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  • Property-a-holics

    New government paper published - includes landlord licensing and agents regulation

    This is a duplicaiton of my blog item which I wrote today about the new report just published)
    The government published a consultation paper yesterday in response to the recent Rugg Report and the other various reports that have been published over the past few years.
    Supporters of the Law Commissions long project and reports, will be pleased to see that this is acknowledged and referred to in the response which confirms that many of the Law Commission's ideas are being considered. However it also states that they do not think the time is right for the extensive changes in tenure proposed in the Renting Homes report.
    No doubt further comments on the paper will be made later, but on a preliminary reading, the following points stood out for me.
    The report acknowledges that most tenants are satisfied with their landlords and that the majority of landlords provide a good service. The main thrust of the proposals therefore are intended to support good landlords, improve standards generally across the sector, and drive out the persistent bad landlords.
    National Register
    The paper proposes a national register for landlords. This will be 'light touch' and mostly web based. Landlords will need to register their name and address, and details of their property holdings, and pay a small fee annually. They would then be given a number which would have to be used in all landlord related paperwork such as tenancy agreements, tax forms, benefit claims, and court proceedings etc. The register would be run by an independent organisation.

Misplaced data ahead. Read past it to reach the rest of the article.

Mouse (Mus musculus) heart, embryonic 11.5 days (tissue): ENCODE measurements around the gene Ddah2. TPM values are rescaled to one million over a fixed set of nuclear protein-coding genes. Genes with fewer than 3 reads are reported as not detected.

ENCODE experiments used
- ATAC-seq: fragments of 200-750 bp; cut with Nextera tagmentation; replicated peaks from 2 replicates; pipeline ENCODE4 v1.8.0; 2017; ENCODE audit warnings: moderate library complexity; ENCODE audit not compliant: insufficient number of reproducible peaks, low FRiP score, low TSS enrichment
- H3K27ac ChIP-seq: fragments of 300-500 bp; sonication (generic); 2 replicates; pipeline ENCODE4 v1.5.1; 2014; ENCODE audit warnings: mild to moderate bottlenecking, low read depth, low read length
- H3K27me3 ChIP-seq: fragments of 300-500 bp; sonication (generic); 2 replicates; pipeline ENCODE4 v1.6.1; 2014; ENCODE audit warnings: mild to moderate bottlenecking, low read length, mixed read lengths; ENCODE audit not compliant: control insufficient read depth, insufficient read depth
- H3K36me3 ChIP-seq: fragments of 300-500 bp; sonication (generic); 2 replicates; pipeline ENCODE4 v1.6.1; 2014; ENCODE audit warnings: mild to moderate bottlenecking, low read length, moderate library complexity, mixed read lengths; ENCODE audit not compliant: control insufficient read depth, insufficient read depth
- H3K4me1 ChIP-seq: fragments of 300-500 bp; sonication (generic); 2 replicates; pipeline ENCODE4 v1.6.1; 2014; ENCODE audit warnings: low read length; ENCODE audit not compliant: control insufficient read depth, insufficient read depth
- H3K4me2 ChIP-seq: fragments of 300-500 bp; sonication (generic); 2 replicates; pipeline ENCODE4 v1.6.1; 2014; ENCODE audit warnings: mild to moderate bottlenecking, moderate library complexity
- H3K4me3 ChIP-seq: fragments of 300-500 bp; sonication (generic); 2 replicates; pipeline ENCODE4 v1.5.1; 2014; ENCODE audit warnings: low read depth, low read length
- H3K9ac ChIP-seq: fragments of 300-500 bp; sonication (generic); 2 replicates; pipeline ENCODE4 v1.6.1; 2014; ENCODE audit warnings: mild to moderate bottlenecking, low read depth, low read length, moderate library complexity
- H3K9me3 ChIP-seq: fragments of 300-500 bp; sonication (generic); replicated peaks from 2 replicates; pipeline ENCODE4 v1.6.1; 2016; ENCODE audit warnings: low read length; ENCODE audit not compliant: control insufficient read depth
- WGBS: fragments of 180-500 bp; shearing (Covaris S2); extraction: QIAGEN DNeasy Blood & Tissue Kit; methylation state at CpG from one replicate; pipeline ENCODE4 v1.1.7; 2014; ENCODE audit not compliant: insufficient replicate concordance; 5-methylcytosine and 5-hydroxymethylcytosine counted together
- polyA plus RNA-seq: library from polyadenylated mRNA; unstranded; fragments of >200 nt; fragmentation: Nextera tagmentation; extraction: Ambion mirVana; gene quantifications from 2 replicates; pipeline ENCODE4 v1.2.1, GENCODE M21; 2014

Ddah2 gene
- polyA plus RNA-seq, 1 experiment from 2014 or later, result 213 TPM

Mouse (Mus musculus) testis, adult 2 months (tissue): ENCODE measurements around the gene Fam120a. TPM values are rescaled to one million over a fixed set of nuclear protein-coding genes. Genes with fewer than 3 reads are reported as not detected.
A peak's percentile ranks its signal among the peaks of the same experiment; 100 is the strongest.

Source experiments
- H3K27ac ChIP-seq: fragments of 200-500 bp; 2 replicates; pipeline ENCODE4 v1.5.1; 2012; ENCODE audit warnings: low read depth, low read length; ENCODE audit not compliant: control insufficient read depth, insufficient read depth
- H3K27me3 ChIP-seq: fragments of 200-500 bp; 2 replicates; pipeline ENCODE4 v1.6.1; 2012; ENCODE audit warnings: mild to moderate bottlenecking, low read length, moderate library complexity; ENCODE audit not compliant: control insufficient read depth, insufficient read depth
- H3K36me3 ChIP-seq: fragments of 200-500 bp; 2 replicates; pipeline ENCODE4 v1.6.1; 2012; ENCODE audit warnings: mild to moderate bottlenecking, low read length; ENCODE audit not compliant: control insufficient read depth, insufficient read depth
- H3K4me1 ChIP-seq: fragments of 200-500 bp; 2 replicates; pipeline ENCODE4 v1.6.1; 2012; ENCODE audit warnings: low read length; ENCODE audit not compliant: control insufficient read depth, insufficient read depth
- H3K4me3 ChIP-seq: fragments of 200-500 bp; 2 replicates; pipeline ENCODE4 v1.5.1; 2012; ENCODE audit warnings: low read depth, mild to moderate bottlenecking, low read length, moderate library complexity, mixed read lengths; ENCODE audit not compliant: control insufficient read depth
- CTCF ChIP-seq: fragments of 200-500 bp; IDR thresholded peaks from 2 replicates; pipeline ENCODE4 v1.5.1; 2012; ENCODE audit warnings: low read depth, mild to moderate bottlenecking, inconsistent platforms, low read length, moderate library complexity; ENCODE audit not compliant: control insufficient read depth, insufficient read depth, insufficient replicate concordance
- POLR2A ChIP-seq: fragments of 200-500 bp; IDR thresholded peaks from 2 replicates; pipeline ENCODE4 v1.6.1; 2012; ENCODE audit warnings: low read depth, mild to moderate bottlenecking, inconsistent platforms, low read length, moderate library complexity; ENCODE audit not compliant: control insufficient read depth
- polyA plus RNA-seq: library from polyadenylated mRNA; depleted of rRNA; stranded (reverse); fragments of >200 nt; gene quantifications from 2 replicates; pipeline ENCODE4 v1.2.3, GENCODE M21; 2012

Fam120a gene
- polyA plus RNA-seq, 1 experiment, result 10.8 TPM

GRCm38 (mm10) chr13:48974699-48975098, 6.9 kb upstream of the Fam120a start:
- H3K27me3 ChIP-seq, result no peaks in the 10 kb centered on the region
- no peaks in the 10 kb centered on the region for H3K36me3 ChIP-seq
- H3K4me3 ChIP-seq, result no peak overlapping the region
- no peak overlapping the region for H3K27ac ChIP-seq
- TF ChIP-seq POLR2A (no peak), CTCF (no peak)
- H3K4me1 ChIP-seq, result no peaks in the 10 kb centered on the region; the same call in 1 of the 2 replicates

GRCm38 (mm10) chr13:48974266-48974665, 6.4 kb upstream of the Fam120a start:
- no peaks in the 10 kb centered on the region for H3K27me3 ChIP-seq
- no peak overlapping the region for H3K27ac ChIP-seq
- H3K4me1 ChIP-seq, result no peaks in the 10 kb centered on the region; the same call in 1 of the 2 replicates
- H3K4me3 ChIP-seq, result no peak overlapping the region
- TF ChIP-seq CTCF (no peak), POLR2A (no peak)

The benefits of the register for government is that it would give them accurate statistics, and they could use it as a way of disseminating information to landlords (such as regarding energy efficiency standards). It would presumably also (although this is not specifically stated) help the revenue with tax collection.
    Landlords who fail to comply with the regulatory regime or where there are 'persistent abuses' will be removed from the register, be unable to let out property by themselves, and will probably be ineligible to receive housing benefit.
    Tenancy agreements
    They are considering introducing mandatory tenancy agreements, as suggested by the Law Commission, and are seeking views on how this should best be implemented.
    Rent Limit
    They propose increasing the limit above which tenancies are not longer ASTs to £100,000 pa (currently it is £25,000 pa)
    Regulation of letting agents
    The paper concludes that voluntary regulation of the letting agency sector has not worked, and propose full compulsory regulation of all letting agents. This would include
    • entry requirements
    • a code of practice
    • business and consumer protection (e.g. indemnity insurance, client protection schemes, complaints procedures)
    • monitoring of compliance by an independent body
    • enforcement powers and sanctions
    Dispute resolution, Courts, etc